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Sponsored: Sulfur Deficiencies in Corn

The greater your crop yield, the more likely you may experience a sulfur deficiency in following crop years.

Sulfur, the often-forgotten nutrient, is considered a secondary nutrient, but is equally important to crop yield as the primary nutrients nitrogen, phosphorus and potassium.

The previously held belief that sulfur deficiency was limited to sandy soils has since been proven inaccurate. While sandy soils and those fields with low organic matter are more susceptible to sulfur deficiencies, sulfate also may be lost by leaching and through the atmosphere via volatilization. Cool, wet soils at planting time, no-till planting systems and poorly drained fields all can contribute to a loss of plant-available sulfur.

Symptoms of sulfur deficiencies include stunted plants, leaves that are a light green color, or are experiencing leaf striping or yellowing while the leaves’ veins remain green.

According to the University of Minnesota Extension Service, sulfur deficiencies will be first visible in a plant’s newest leaves, and are often misdiagnosed as an iron deficiency. To properly diagnose a sulfur deficiency, plant material should be collected for a nutrient analysis of the plant tissue.

Often, symptoms of sulfur deficiency wane as temperatures rise and organic matter that is present in the field begins to decompose. Fertilizer is generally recommended only if the identifying leaf striping does not vanish by the fifth leaf stage of corn.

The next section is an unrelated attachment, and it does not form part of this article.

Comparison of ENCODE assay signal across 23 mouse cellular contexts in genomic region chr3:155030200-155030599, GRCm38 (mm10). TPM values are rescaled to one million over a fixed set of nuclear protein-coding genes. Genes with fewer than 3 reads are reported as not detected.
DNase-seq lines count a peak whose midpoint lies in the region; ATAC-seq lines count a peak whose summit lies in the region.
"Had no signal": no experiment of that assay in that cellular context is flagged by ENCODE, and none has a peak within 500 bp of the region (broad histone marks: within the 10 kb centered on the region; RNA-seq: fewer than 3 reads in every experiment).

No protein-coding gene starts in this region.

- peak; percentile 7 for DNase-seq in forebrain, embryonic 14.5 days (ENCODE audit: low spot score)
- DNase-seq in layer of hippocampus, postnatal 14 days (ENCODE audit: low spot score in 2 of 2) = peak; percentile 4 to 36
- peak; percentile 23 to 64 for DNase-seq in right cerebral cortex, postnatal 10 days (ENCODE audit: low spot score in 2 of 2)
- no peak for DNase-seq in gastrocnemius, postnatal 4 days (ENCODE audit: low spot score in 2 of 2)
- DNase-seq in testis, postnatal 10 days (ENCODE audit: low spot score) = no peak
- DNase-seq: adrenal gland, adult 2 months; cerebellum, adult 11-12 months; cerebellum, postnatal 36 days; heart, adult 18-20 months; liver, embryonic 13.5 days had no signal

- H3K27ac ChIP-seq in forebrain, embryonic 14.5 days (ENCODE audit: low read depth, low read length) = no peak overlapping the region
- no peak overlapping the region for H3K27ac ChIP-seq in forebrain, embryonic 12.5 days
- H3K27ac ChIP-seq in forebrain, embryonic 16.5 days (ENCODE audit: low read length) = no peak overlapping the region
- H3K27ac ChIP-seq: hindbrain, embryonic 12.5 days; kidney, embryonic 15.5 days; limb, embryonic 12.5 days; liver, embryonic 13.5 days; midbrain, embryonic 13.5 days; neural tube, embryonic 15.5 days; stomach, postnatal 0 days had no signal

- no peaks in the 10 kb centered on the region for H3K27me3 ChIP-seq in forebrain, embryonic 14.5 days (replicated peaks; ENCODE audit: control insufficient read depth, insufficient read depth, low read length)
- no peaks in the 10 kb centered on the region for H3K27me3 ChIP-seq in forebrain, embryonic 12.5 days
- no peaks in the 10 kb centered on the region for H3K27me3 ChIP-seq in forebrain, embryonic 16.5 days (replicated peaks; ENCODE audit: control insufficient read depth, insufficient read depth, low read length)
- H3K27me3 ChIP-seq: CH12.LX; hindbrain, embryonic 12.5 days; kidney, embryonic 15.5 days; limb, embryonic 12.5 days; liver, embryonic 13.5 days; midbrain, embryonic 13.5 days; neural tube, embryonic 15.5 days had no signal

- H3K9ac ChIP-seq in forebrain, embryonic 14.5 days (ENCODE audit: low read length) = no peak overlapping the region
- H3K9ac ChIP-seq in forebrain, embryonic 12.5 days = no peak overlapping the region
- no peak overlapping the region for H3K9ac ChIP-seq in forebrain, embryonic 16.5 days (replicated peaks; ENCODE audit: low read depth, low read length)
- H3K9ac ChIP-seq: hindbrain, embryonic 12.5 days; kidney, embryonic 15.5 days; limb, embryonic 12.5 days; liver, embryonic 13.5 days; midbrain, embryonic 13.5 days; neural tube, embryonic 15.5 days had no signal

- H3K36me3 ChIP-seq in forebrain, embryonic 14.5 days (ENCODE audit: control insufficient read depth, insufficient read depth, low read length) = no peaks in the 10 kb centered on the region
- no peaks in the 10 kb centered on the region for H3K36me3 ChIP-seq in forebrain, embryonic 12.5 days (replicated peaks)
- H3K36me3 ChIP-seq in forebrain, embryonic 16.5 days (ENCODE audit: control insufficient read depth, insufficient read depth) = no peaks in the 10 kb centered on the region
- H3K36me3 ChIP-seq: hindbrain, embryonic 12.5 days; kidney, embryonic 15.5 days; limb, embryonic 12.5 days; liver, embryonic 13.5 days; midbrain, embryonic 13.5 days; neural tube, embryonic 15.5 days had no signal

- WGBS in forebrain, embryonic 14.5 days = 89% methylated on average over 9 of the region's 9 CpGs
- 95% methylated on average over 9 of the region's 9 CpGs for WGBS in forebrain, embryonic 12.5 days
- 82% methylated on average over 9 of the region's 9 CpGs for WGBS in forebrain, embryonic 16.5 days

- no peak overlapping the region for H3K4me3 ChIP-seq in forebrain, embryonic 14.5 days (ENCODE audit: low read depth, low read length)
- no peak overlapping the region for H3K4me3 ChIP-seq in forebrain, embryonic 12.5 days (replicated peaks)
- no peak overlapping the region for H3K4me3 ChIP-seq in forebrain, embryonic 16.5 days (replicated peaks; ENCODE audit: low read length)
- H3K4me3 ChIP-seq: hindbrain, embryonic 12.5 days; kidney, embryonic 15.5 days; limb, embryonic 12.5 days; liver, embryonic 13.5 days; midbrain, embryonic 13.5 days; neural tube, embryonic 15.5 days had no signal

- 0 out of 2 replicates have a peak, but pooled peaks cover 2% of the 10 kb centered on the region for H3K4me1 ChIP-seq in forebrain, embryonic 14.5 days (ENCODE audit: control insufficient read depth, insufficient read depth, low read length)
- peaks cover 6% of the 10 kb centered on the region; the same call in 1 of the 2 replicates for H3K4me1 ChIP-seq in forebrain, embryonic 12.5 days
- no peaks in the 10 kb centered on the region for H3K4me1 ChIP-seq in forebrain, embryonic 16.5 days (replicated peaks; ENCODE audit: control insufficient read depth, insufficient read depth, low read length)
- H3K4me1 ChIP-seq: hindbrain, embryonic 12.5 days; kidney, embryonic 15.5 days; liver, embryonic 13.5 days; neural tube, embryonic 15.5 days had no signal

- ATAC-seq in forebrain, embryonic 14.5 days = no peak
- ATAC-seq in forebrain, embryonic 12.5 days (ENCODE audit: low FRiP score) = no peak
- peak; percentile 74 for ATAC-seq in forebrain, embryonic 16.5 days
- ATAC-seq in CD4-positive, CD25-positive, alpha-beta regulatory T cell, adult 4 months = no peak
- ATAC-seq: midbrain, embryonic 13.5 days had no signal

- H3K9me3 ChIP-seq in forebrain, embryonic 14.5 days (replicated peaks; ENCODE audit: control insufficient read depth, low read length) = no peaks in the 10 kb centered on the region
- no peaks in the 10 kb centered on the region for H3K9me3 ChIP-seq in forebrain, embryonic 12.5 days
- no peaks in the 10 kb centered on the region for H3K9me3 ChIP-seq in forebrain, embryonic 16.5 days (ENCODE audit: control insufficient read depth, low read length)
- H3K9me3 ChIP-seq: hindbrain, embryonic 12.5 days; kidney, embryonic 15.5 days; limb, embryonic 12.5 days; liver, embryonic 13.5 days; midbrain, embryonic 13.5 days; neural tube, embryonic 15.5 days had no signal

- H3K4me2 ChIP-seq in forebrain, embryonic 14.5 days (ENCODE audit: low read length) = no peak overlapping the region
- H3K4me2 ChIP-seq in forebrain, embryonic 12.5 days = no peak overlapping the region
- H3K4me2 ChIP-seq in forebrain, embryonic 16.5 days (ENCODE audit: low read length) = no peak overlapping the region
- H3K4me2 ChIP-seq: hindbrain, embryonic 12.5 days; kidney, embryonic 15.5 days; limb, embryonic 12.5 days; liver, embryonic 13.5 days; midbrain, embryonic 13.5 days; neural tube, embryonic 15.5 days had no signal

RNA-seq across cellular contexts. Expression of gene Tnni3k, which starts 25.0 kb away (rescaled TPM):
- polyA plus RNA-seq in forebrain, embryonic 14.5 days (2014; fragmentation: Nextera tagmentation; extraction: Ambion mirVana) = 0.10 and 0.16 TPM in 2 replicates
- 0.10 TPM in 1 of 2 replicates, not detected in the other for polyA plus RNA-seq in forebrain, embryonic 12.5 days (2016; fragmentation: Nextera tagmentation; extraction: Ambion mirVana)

Because more than 90 percent of plant-available sulfur is in the form of soil organic matter, soil tests for sulfur may not be accurate.

Although generally not the most accurate way to determine sulfur availability, soil sampling is the most proactive way to determine how to best manage a field’s overall nutrients. After harvest, sample the top 6 inches of soil and send to a professional soil laboratory for a complete analysis. Collect samples, at minimum, every three years.

Match fertilizer treatments to yield expectations, hybrid performance, soil type, pH level, available organic matter and crop history.

Corn hybrid selection and fertility planning are key in alkaline, or high-pH, soils. High-pH soils reduce the availability of plant nutrients.

In cases of high-pH soils, plant growth often requires greater levels of zinc, sulfur, iron and phosphorus. Follow the soil test lab’s recommendation for your yield goal and gather input from your agronomist. For a healthy crop, combine zinc, iron, sulfur and some phosphorus in a starter fertilizer blend during planting. The sulfur will amend the soil and lower the pH in the root zone, making zinc, iron and phosphorus more available to the corn plant.

For more information, contact your local Mycogen Seeds commercial agronomist or visit Mycogen.com/agronomy.

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